Last year, my New Year’s resolution wasn’t just one thing. I was proud of myself for doing something new and set monthly intentions instead. January was “declutter”; February was” no-spend”; March was “social media break”; and April was “read two full books.” I thought sharing my progress on social media would keep me accountable.
I did a killer job decluttering in January. Marie Kondo’s Netflix show Tidying Up had just been released, so it was top of mind and easier to accomplish when winter weather, including multiple snow days, kept us indoors. I purged and donated a bunch of old toys and clothes, bought a bunch of organizational merch from Target, and did a digital declutter by downloading Unroll.me to take control of my exploding email inbox, and set roles and limits for my social media use (goodbye, Snapchat). But life happens, and I honestly couldn’t tell you what my intentions were after April because I didn’t capture them anywhere except in an Instagram story I didn’t save.
So like most resolutions, it didn’t stick.
This year, I sought out to find some new ideas where my family (and some old-school documentation) could help keep me accountable, rather than relying on social media for the job. Here are some ideas for New Year’s resolution alternatives that can include the whole family.
1. Set a Family Goal (or Goals) Together
One of my hardest adjustments to marriage was when my husband and I combined our finances. Our priorities weren’t always aligned, and I may or may not have had a shopping problem (I mean, my office was walkable to Michigan Ave in Chicago). But when we decided we wanted to buy our first home, we had a shared goal we could work toward together.
One of the most important next steps after setting a goal is, of course, making a plan for how to reach it. In the case of my husband and me saving for our first home, we met with a financial planner to help us understand the reality of what we’d need to save. I cut out my lunch break shopping trips, we packed our lunches every day, and we started a budget spreadsheet to help us reach our goal.
It’s also been proven people are more likely to support what they help create. And this can certainly carry over to our kids. Try to involve them in the creation of goals for your family for the upcoming year. For example, growing up, my husband’s family had a giant glass jug in their living room to collect loose change. The whole family could see it, contributed to it, and knew when it was full, it meant a family vacation to Disney World. Everyone felt some pride, and a little extra excitement, when they broke the jug knowing they’d reached the goal together. And goals don’t have to be financial-based. Setting a goal like “reducing our family’s plastic waste” can certainly get the kids contributing and caring about meeting the goal too.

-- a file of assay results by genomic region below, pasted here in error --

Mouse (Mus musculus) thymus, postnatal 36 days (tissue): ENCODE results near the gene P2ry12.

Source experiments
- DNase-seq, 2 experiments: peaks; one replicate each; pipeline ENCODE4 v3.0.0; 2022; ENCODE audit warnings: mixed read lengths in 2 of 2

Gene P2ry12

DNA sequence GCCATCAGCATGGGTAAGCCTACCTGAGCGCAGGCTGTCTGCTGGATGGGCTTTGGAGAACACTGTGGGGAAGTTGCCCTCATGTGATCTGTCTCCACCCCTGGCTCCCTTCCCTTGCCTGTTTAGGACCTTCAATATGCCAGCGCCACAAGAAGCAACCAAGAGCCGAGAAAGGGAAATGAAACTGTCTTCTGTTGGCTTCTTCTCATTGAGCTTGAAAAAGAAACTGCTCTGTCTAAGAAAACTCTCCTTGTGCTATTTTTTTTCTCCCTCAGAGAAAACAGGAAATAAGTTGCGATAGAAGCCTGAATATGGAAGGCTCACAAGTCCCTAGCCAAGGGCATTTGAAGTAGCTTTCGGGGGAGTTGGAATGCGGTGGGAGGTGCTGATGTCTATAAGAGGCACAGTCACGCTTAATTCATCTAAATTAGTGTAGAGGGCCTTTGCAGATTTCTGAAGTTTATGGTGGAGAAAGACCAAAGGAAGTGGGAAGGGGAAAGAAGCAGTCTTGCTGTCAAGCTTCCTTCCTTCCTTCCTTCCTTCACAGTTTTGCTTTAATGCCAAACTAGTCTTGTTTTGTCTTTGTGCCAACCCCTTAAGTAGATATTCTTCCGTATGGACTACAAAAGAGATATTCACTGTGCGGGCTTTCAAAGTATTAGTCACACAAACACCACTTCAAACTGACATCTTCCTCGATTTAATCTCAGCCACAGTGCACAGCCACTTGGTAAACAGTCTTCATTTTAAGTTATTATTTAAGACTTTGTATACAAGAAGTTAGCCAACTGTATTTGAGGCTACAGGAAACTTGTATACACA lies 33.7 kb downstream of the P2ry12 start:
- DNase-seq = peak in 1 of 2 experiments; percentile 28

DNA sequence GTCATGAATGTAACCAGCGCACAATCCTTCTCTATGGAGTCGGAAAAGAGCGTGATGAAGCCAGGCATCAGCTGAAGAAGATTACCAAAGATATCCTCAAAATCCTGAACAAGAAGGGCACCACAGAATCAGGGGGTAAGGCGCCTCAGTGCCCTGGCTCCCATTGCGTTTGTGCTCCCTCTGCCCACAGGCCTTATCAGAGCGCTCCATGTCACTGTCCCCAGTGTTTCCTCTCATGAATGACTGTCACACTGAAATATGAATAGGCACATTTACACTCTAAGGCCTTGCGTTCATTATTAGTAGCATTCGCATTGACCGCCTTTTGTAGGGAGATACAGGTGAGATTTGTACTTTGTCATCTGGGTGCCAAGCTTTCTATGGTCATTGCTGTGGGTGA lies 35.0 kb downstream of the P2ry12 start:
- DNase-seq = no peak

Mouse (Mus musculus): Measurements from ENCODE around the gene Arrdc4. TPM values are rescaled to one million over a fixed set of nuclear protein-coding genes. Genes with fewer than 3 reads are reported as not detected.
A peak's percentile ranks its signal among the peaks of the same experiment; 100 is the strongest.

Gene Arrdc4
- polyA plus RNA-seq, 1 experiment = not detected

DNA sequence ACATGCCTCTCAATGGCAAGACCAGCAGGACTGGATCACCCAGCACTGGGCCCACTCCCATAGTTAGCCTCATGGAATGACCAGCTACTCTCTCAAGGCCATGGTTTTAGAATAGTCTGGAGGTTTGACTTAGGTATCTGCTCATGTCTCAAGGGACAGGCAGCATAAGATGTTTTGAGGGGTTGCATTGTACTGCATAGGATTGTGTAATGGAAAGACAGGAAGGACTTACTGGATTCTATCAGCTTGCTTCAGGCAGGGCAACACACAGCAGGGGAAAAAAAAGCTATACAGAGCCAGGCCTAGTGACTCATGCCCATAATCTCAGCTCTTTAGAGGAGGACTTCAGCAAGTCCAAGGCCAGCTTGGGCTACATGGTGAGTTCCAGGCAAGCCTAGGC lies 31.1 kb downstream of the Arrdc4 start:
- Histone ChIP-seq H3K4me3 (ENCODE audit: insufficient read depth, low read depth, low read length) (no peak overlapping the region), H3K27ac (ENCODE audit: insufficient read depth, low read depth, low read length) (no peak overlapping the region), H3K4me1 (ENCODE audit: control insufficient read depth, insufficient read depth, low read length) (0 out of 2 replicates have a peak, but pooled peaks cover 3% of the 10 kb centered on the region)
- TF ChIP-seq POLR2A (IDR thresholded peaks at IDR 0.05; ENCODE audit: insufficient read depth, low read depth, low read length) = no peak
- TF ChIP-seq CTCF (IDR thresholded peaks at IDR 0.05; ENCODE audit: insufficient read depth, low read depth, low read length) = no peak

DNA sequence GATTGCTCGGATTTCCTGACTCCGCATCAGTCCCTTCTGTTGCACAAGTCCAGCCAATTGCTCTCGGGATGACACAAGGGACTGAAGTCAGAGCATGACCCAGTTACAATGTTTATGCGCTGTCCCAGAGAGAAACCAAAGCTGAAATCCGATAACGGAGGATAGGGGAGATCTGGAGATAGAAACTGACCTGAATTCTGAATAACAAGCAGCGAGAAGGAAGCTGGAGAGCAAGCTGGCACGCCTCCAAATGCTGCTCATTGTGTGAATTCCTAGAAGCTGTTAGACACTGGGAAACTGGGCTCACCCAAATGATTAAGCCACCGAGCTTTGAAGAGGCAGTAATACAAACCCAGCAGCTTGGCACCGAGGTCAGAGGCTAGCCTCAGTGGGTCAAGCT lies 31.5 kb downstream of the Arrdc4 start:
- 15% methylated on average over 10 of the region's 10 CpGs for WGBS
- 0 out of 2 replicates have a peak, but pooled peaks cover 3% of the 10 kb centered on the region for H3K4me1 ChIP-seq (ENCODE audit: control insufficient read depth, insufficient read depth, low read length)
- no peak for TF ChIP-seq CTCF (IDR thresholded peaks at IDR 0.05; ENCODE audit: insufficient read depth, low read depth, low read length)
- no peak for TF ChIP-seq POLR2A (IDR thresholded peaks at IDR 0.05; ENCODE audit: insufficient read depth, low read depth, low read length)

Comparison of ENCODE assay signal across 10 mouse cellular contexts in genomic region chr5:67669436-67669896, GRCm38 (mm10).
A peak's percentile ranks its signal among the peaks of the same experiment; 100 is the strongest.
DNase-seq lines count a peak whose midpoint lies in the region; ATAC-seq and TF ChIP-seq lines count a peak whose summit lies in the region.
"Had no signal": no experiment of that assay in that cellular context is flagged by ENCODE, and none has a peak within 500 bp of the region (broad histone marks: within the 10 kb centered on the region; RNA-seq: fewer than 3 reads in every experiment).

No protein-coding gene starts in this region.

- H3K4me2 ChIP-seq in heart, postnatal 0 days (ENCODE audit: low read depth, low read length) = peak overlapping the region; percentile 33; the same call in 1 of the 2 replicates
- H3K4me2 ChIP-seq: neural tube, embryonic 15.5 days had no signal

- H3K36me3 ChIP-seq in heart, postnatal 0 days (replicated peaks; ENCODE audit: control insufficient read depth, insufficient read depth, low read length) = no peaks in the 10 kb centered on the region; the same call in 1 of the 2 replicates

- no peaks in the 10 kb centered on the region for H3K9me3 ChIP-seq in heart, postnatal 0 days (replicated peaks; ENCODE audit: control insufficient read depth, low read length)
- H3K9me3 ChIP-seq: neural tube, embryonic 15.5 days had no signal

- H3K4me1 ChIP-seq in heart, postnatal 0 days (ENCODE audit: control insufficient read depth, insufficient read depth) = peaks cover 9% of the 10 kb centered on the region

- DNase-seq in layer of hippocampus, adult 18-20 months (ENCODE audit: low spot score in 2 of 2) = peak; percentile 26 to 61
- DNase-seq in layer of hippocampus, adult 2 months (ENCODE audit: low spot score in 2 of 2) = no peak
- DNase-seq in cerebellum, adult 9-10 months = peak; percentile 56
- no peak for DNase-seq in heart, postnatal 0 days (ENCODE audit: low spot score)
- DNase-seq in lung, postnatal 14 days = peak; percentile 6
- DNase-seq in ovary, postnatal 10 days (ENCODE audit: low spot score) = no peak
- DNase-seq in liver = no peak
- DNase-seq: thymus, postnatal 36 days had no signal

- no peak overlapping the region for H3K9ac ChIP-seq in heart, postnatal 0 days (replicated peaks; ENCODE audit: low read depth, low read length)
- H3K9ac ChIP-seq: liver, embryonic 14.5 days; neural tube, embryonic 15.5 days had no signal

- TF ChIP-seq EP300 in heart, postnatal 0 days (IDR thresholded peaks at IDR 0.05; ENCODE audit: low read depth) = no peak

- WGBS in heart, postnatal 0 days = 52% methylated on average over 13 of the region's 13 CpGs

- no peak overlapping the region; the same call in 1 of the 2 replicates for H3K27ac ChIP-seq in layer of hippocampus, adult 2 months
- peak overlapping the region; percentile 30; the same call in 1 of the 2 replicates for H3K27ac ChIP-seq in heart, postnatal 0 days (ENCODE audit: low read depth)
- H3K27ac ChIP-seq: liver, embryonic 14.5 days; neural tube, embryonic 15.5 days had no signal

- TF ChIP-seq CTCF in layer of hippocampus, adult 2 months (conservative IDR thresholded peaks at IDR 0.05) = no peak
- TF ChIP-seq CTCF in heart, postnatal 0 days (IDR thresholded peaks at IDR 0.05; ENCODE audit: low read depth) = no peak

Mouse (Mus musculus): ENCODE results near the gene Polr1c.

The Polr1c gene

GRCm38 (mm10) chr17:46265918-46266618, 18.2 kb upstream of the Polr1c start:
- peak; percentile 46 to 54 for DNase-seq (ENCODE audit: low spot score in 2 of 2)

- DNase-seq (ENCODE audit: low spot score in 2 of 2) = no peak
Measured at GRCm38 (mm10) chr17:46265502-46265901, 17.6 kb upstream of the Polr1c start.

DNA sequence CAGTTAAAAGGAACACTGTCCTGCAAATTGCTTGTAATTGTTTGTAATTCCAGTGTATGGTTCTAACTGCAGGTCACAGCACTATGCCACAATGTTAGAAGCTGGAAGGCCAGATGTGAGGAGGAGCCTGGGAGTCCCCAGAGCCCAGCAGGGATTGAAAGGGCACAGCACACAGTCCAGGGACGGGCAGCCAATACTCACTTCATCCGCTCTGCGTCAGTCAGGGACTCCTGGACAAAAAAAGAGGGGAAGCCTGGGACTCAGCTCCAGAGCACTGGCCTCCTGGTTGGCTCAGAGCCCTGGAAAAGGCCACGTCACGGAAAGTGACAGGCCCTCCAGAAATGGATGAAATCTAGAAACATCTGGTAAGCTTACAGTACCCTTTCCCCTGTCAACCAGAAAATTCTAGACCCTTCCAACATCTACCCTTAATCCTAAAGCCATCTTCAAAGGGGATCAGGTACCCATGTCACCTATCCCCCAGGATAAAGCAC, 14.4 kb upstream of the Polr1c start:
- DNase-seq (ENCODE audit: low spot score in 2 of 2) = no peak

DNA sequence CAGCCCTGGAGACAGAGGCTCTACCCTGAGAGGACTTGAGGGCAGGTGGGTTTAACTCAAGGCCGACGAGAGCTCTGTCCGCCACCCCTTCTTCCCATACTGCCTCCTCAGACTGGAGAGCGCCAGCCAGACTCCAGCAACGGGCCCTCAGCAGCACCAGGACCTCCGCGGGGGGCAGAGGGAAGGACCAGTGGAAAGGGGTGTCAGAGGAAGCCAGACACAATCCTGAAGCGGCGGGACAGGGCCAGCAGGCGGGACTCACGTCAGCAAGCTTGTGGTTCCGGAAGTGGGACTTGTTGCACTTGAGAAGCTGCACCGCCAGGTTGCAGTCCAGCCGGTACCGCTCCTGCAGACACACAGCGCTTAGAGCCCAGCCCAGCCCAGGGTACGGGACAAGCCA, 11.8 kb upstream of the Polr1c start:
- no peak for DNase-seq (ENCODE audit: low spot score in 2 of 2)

2. Make a Vision Board
One of our editors wrote an entire piece about vision boards as the new New Year’s resolutions, and I love the concept (and not just because collages and crafting get me all amped up). She talks about making sure your heart and mind are aligned on the same goal and gives a guide in creating your own. I think there’s something powerful in turning ideas into something tangible. They stop swirling around your head and being reminded of them daily helps them stick.
3. Articulate Your Family Values or “Brand”
My background is in marketing, and one simple tool we often use with new clients helps distill their brand down to three to five descriptors that are inherently true about their organization or product. This tool can also be applied to families. If your kids are old enough, get them in on the fun. Do a brainstorm together to get each other thinking about what makes your family unique. To help make it tangible, write words down on Post-It notes, stick them to a wall, and start filtering them down to a few key descriptors for your family. Here are some thought-starter questions.
- What makes your family special?
- What are your priorities?
- What brings you the most joy?
- What is your favorite thing we’ve done as a family?
- What’s your favorite tradition?
Once you have your list of words or phrases, keep them somewhere visible. These can be used as a reminder and a filter as you evaluate plans, activities, big purchases, and more throughout the year to make sure your family is staying true to what you agree is most important.
4. Take Stock of Your Blessings and Aspirations
A friend of mine recently started classes for an MBA program. One of the first exercises was to rate the satisfaction for various parts of your life on a 1 to 10 point scale. The exercise was so powerful as he realized he rated his career high but his personal life low. It was time to reprioritize and relook at what success really means.
Reframing success can be tough. With social media sharing the highlights of everyone’s life, it’s easy to fall down the spiral of comparison and envy. But as the saying goes, “comparison is the thief of joy.” Make an effort to sit down as a family, or with your partner, to share your personal year highlights. And as you look towards the upcoming year, talk about what you hope success looks like for your family. It’ll make it easier to find the joy.
Read More: 8 Doable New Year’s Resolutions for Moms